Hmm .. there’s a lot of information online about the value of independent learning skills
Most would argue that it’s a vital component of a students education. Consequently there’s some really good advice about developing independent learning skills, such as setting time aside, variety of work, short meaningful goals etc.
However I thought it might be useful to break the subject down into ‘actual events’ – to cultivate an ability to learn without constant help. So, here’s a list, in no particular order. I’ve also added a few notes.
What do I need for independent learning?
Concentration skills
Building a concentration skill take time and develops with practice. It won’t happen because you’ve sat in front of your homework for 2 hours – however much you might want it to.
The key ingredients of learning to concentrate are workload and expectation. The thinking is the ‘more work I have the more I need to concentrate.’ If you’re anything like me it’s ‘the more work I have, the more I need to procrastinate.’ Either way being presented with an hour’s homework isn’t any guarantee that concentration will just happen.
It’s far better to build in small steps and take pride in every achievement. So aim for 10 minutes of short productive tasks and don’t worry about having to learn everything in one sitting. You should allow time to absorb the information but, as you train your brain, it’ll reward you with quicker access to facts and figures.
Confidence skills
Increased concentration and quicker access to memory will lead to improved confidence. That’s probably the goal of most learning – not simply the confidence to answer the questions in hand – but the confidence to use this information to build in the future.
Elsewhere on this site (and with anyone who’ll listen) I talk about thoroughness and developing arithmetic skills. These will give you the double benefit of concentration and confidence. So, before tackling Pythagorus, spend 10 minutes reciting your nine times table. It’ll tune you into maths, prepare your brain to absorb some information, encourage concentration and work wonders for your confidence. I know you won’t need the nine times table for the question, it’s just using the time to greater effect. Rather like an athletics ‘warm up.’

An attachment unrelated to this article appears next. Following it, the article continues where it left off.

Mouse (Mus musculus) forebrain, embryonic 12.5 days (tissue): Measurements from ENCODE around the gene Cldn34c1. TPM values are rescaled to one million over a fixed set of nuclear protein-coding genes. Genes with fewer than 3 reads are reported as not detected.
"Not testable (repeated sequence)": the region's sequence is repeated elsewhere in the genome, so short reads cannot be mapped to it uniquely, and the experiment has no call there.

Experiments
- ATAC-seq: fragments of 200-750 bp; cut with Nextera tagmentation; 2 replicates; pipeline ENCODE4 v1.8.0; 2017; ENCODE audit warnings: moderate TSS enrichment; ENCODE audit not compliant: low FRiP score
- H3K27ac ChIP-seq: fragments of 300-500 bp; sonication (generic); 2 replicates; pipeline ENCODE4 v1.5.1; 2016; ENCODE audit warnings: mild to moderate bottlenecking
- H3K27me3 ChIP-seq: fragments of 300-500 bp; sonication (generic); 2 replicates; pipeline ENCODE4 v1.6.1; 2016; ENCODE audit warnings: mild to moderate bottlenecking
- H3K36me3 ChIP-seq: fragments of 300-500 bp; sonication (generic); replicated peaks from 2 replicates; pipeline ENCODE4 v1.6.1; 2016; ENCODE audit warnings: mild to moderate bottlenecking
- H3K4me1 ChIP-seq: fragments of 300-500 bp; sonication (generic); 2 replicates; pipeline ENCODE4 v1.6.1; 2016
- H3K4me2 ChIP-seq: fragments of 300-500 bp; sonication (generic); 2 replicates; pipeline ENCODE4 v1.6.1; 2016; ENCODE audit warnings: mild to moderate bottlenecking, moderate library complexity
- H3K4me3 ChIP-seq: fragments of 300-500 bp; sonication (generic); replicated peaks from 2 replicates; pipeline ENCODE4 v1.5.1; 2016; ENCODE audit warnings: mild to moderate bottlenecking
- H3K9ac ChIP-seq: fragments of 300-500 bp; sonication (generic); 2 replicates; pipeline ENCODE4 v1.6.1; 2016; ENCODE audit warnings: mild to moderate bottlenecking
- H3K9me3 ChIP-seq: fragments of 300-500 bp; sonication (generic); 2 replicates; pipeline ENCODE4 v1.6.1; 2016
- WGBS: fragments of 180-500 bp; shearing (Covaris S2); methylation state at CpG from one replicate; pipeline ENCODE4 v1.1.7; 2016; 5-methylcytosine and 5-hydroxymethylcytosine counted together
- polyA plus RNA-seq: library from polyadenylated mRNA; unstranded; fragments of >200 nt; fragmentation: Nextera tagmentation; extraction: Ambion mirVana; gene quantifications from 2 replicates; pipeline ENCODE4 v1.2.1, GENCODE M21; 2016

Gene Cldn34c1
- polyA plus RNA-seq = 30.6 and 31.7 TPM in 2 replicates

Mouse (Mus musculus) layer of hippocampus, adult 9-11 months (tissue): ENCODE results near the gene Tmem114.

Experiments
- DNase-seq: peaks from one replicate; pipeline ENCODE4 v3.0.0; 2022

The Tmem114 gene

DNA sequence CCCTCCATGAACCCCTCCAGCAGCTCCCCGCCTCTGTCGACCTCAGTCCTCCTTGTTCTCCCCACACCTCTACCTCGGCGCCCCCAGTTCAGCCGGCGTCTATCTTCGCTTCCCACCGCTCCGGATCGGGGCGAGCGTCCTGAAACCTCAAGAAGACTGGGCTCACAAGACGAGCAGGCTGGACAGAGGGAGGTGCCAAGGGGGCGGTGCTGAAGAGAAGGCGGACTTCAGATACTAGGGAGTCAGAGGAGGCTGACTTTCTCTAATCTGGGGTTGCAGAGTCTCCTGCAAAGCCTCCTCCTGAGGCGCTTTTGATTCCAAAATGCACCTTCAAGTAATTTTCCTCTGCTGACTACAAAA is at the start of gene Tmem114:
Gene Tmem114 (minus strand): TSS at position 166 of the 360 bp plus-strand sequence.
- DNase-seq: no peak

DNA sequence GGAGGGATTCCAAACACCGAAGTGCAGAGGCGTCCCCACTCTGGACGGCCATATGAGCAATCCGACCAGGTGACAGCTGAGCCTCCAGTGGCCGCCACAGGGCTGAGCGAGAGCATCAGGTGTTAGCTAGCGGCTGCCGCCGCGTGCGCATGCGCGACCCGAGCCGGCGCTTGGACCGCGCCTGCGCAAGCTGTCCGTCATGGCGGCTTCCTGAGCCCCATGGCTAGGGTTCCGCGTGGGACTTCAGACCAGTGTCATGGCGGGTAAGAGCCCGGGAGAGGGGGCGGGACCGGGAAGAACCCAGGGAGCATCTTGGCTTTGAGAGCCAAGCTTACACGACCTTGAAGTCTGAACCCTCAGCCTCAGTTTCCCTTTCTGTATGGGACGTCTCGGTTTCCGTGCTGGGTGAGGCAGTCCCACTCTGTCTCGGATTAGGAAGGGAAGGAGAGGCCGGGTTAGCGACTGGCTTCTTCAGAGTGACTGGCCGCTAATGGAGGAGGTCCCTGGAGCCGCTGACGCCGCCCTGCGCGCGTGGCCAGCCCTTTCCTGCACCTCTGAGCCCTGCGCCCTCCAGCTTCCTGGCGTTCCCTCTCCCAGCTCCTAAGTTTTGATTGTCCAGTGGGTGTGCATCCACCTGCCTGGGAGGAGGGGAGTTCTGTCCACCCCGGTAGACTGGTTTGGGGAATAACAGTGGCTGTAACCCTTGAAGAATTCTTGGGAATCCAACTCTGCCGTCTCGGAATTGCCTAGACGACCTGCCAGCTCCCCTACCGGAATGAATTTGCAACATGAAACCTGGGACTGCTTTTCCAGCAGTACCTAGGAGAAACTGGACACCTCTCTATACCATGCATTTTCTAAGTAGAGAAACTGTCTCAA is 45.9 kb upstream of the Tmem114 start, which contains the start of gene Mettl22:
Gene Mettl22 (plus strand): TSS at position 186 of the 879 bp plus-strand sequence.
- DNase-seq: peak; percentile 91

Also remember what you’re good at, and use the ‘feel good’ factor to help when times are tougher. A strong independent learner demonstrates confidence because of what they’ve achieved – and perseverance as their knowledge builds.
Well laid out work
Particularly in maths, there is a tendency for students to ‘overcalculate.’ With some questions, completed calculations can be used in the next part. I’ve seen many test papers where the same sum has been written twice – even in the same question. Perhaps a few minutes spent putting the calculations in a logical order would be of use.
Additional marks are usually awarded for ‘showing your working,’ so a few comments about this:
- read the question three times and underline the bits that matter
- divide the answer section into two
- if you can, write an estimate of the answer at the top of the left hand area
- use the right hand area for calculations